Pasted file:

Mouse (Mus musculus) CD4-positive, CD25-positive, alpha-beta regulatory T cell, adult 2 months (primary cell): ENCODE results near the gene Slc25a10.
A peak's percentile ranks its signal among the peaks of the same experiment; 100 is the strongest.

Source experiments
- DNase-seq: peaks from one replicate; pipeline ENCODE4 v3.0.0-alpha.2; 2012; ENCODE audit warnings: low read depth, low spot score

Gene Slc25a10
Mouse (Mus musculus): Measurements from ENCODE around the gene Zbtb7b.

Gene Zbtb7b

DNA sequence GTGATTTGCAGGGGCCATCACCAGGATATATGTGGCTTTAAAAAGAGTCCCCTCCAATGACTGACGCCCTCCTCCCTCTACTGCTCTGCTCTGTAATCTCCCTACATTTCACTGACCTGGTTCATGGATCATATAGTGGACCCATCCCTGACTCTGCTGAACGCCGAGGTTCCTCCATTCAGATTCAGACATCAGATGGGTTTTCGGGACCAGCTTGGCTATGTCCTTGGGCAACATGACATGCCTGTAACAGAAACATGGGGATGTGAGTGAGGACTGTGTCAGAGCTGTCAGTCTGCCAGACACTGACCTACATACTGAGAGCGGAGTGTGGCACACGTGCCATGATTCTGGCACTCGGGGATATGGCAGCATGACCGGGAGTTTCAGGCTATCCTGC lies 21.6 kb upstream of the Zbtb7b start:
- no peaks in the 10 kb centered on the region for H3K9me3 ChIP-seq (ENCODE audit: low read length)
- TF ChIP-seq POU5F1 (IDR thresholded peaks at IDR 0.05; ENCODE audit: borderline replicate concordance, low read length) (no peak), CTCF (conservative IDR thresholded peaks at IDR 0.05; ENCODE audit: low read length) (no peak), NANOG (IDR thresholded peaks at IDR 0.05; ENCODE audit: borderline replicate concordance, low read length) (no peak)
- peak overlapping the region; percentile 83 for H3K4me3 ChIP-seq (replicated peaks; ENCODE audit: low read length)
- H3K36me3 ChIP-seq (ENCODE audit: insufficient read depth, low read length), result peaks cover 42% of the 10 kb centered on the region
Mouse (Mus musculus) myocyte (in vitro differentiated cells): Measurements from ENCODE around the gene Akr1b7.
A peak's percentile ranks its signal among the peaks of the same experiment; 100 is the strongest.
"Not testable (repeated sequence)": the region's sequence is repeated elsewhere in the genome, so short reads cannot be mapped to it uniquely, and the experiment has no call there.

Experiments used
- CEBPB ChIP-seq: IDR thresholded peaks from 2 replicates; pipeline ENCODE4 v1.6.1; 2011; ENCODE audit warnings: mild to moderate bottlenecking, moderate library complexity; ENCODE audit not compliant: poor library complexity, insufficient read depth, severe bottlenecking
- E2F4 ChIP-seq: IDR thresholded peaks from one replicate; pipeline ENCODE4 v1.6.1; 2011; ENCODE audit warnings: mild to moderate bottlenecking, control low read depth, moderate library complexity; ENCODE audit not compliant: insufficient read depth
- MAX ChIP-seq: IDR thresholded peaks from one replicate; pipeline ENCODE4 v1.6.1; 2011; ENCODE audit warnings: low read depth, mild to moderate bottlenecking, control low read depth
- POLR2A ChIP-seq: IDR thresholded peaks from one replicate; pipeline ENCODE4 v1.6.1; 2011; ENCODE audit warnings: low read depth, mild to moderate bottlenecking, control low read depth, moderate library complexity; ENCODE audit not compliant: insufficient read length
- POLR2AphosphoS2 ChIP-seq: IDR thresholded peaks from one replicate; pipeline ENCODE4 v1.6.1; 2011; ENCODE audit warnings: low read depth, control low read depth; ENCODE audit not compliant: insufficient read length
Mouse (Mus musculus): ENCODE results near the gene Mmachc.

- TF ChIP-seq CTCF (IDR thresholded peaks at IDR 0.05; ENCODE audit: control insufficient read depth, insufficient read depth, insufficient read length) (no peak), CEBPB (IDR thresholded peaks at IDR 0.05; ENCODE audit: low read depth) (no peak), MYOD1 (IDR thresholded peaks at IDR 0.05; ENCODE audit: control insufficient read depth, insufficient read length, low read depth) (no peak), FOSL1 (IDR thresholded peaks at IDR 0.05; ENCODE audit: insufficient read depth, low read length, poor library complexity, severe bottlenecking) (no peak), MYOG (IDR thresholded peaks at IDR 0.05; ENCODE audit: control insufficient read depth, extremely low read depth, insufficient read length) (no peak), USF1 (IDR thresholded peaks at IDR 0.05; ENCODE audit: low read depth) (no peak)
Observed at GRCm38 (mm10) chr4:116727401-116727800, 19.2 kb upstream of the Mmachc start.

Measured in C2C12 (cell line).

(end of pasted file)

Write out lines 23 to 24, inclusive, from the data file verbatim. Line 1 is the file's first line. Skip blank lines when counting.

- TF ChIP-seq CTCF (IDR thresholded peaks at IDR 0.05; ENCODE audit: control insufficient read depth, insufficient read depth, insufficient read length) (no peak), CEBPB (IDR thresholded peaks at IDR 0.05; ENCODE audit: low read depth) (no peak), MYOD1 (IDR thresholded peaks at IDR 0.05; ENCODE audit: control insufficient read depth, insufficient read length, low read depth) (no peak), FOSL1 (IDR thresholded peaks at IDR 0.05; ENCODE audit: insufficient read depth, low read length, poor library complexity, severe bottlenecking) (no peak), MYOG (IDR thresholded peaks at IDR 0.05; ENCODE audit: control insufficient read depth, extremely low read depth, insufficient read length) (no peak), USF1 (IDR thresholded peaks at IDR 0.05; ENCODE audit: low read depth) (no peak)
Observed at GRCm38 (mm10) chr4:116727401-116727800, 19.2 kb upstream of the Mmachc start.